Learning from Python mistakes

Posted by Bob on Wed 28 December 2016 in Learning

There are some great free Python O'Reilly ebooks. In this post some useful tips from Mike Pirnat's How to make mistakes in Python:

  • Use virtualenv / pyvenv to isolate your environment.

  • I am still doing this: using the default REPL which leads to a lot of arrow-up repeating, use IPython or Jupyter Notebooks.

  • Always return a value from your functions / methods.

  • Use PyLint (I am also relatively late in this, future post, promise ...)

  • Read, use, abide by PEP 8, the Python style guide.

  • (not Python per se) name your variables wisely. There is a whole chapter in clean code dedicated to this.

  • Don't abuse lambdas, I almost only use them for sorting. Ditto for list comprehension, too much nesting makes it hard to read them. Same goes for decorators, too much nesting makes for complex code.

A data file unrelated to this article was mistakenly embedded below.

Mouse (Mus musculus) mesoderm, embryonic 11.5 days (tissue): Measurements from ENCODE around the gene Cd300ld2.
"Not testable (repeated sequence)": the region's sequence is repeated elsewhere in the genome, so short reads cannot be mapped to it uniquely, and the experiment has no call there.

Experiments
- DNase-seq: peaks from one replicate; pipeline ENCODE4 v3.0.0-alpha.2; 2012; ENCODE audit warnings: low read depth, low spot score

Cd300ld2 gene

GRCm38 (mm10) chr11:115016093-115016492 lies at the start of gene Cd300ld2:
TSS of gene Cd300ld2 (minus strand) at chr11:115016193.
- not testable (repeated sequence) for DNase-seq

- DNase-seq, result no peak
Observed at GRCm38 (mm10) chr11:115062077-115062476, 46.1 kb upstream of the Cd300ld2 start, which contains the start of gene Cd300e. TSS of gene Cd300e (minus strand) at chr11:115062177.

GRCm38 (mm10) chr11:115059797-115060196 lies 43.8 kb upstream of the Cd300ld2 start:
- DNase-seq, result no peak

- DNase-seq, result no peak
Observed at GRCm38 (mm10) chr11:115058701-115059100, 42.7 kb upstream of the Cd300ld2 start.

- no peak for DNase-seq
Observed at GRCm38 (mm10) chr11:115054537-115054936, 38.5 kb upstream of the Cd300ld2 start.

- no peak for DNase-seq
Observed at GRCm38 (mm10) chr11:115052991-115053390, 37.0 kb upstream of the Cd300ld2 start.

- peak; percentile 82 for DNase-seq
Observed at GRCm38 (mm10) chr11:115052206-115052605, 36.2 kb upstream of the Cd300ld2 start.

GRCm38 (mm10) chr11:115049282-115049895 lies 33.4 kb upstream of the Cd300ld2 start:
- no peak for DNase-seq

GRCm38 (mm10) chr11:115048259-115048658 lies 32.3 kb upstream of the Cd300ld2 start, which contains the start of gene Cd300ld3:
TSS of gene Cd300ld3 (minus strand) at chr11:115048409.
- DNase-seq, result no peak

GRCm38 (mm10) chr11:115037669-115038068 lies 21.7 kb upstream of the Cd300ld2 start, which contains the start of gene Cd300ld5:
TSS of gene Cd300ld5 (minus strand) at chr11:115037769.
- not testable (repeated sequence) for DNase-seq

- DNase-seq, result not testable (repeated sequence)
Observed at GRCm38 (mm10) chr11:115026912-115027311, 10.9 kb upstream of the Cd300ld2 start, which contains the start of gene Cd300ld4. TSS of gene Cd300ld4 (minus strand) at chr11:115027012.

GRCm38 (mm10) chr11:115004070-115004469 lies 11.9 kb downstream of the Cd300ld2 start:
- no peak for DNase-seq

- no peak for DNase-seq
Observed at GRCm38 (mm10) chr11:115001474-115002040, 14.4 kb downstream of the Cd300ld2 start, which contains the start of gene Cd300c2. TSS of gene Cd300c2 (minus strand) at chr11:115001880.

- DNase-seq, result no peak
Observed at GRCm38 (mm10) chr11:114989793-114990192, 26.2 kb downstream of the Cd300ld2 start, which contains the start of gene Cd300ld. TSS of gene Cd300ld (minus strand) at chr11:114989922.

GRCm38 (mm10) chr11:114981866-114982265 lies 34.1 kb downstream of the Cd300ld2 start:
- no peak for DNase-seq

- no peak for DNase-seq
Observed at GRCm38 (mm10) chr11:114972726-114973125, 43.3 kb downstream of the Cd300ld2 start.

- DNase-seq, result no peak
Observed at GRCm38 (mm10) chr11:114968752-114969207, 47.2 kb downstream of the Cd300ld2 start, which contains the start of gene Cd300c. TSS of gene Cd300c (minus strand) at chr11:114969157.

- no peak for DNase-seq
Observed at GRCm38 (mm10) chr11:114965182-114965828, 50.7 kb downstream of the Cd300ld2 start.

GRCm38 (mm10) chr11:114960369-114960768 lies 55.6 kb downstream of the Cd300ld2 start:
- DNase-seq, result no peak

• Avoid long if/elif/ blocks, wrap options into classes or dicts, use Enums, look at the Replace Conditional with Polymorphism pattern.

  • Leave extensive getters and setters for Java, use properties (future post).

  • Write small methods and (decoupled) modules, I wrote about this generically here.

  • Avoid the global scope.

  • Be specific in your imports, from time import * is asking for trouble. Use time.time() instead and you won't have name clashes.

  • "Explicit is better than implicit" (import this): don't use pass in except, handle the error (log it). And be specific what exception to catch (e.g. 'except IOError' is better than just 'except' which catches everything).

  • Don't re-invent the wheel: PyPI is full of great modules you can pip install.

  • Never use mutable default values for methods, it leads to weird behavior because each time you call the method you expect a new object (say list), yet you modify an existing one, use None instead. This and other common gotchas are described here.

  • Overeager Code: keep your constuctors (dunder inits) methods lean, watch out for modules doing a lot of operations when being imported.

  • Test your code! There are great frameworks apart from unittest, checkout pytest.

  • Logging is cheap, use it! Config is tricky (future post ...)

Let's thank Mike Pirnat for sharing all these great insights in this freely distributed ebook of just 80 pages.


Keep Calm and Code in Python!

-- Bob

>>> next(PyBites)

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